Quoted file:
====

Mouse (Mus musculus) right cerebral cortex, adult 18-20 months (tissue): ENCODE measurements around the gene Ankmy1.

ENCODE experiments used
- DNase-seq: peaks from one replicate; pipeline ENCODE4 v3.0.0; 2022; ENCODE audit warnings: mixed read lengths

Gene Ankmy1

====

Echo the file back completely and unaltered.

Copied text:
Mouse (Mus musculus) right cerebral cortex, adult 18-20 months (tissue): ENCODE measurements around the gene Ankmy1.

ENCODE experiments used
- DNase-seq: peaks from one replicate; pipeline ENCODE4 v3.0.0; 2022; ENCODE audit warnings: mixed read lengths

Gene Ankmy1